How to wash your clothes to reduce the spread of germs

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Lara Faye
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Washing your hands and putting a distance between yourself and other people are the best ways to prevent the spread of COVID-19, however could the way we wash our clothes also have a part to play in tackling the pandemic. According to the NHS, these are the best practices for keeping your clothes germ free. 

The most effective way to prevent the spread of coronavirus or COVID-19, is to wash your hands, disinfect day to day surfaces, avoid close contact with people who are sick, and put distance between yourself and other people, according to the Center for Disease Control and Prevention (CDC). 

Official advice from the CDC states that Covid-19 is usually transmitted through “through respiratory droplets produced when an infected person coughs or sneezes”, rather than being transferred through contaminated objects and materials. However, the CDC also states that there is evidence to suggest that coronavirus may remain viable for hours to days on surfaces made from a variety of materials, which includes clothing.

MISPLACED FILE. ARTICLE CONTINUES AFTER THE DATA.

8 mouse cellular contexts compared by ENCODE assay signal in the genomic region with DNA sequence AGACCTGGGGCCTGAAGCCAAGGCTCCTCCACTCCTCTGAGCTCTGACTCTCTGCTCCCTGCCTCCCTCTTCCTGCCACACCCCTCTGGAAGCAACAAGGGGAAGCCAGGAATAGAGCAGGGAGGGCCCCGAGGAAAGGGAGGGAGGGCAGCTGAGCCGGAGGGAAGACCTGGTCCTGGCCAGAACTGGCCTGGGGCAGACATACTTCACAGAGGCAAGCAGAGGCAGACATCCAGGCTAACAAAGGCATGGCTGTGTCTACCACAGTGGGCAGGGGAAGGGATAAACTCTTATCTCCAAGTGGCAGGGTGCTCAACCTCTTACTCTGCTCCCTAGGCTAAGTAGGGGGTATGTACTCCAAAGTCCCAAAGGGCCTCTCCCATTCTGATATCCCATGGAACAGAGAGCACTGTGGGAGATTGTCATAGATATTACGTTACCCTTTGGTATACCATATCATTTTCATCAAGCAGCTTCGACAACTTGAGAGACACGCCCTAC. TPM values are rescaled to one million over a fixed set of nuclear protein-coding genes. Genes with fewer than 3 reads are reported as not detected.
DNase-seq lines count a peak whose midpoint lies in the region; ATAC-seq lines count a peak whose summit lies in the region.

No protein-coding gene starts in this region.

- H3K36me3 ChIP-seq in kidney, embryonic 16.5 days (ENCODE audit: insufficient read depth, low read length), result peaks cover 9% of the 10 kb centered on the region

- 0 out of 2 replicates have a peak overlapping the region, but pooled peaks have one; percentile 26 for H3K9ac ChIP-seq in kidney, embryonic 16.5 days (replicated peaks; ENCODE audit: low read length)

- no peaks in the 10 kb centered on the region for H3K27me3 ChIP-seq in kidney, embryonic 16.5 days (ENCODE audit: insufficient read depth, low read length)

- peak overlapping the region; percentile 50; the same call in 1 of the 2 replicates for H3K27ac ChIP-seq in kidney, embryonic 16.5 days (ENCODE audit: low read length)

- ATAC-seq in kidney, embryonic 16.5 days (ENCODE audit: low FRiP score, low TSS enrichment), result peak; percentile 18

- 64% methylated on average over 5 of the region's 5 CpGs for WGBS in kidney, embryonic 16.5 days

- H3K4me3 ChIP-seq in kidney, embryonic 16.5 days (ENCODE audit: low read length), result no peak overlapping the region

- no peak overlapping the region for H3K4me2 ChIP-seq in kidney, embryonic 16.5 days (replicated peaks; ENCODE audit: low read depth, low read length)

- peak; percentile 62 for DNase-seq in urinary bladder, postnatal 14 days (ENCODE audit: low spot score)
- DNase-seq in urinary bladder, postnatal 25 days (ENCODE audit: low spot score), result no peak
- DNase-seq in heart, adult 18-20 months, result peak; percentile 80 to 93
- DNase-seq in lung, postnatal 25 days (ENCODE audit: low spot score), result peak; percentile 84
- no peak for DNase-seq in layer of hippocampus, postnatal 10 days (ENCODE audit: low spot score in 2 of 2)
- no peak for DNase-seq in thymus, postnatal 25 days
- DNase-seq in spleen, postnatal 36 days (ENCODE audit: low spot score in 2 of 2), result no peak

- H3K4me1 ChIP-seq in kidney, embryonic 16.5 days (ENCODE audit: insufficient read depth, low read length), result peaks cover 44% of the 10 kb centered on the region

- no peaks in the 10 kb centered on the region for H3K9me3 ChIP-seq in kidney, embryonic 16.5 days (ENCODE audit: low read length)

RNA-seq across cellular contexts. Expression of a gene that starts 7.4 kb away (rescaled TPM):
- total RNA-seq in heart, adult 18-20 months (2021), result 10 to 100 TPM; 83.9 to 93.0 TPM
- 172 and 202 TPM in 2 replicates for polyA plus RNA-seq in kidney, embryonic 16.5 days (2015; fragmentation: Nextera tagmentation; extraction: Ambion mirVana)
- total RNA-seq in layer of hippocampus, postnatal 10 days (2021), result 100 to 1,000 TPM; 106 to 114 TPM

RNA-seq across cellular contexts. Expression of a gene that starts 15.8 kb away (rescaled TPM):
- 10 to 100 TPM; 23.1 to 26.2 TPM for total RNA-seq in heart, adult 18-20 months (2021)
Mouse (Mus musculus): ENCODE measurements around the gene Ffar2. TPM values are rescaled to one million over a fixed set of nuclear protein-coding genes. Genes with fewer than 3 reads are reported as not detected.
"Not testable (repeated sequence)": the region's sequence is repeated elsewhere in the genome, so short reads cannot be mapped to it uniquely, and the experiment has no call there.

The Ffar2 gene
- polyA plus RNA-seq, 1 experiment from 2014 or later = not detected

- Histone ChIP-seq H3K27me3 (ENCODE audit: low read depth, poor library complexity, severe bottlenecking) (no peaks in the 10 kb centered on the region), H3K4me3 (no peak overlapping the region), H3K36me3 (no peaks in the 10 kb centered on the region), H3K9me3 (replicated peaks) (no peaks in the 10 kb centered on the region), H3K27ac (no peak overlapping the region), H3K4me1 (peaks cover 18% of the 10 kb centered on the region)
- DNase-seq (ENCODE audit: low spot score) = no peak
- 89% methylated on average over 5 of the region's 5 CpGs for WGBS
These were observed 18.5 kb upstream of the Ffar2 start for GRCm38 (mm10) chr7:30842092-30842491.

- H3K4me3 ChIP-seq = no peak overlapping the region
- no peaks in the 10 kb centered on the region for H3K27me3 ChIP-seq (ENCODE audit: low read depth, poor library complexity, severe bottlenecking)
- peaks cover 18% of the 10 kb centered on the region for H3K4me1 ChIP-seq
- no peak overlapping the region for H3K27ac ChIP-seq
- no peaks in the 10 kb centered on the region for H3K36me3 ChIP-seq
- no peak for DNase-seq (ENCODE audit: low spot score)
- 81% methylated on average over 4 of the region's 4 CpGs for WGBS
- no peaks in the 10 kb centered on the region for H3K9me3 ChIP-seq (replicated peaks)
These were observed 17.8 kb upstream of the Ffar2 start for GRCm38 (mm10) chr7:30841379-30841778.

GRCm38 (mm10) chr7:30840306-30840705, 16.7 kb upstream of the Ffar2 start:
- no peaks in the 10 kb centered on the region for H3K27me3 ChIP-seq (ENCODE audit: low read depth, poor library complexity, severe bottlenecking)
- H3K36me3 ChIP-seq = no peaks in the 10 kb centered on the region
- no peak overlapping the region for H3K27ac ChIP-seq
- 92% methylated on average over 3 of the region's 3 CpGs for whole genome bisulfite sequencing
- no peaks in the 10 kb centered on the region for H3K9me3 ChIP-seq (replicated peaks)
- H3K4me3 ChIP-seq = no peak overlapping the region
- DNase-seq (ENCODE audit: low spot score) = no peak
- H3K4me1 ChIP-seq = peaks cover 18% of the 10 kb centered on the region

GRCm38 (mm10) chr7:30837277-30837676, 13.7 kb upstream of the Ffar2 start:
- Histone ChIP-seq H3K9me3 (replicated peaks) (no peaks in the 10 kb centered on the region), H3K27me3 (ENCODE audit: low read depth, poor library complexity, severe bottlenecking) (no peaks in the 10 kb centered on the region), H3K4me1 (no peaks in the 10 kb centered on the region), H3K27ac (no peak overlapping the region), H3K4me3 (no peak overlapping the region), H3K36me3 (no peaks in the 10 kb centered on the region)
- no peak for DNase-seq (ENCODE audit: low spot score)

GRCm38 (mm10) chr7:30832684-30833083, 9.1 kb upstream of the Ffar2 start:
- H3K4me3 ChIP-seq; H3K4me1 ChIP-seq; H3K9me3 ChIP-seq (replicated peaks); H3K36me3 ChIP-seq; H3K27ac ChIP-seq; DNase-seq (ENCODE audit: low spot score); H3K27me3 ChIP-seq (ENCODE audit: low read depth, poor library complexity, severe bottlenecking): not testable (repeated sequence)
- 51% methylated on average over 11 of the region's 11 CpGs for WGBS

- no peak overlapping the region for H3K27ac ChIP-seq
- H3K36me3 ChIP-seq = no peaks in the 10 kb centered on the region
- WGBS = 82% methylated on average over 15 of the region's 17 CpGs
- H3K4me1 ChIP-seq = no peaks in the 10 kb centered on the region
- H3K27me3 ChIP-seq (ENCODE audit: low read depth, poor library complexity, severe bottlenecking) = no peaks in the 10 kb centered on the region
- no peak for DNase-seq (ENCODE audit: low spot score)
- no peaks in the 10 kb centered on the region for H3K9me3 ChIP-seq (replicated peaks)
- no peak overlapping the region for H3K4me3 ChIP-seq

At the time of writing, specific research has yet to be done on how this new coronavirus interacts with clothes. However, as we continue to practise social distancing and self isolation, our thoughts are turning how our clothes may be contributing to the spread of the virus. We consulted the official NHS guidelines to change the way we clean our clothes, and reduce exposure to COVID-19. 

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At this stage, there is no known cure to coronavirus and so practising strict measures to block the spread of the virus is key. These practices aren’t just limited to preventing exposure to potentially infected persons through social distancing and self isolation, but by limiting exposure to potentially contaminated surfaces too. Now, the official NHS guidelines on how to prevent germs from spreading contain specific advise on how to handle your clothes and laundry, to prevent infection. 

Wash your hands after handling dirty laundry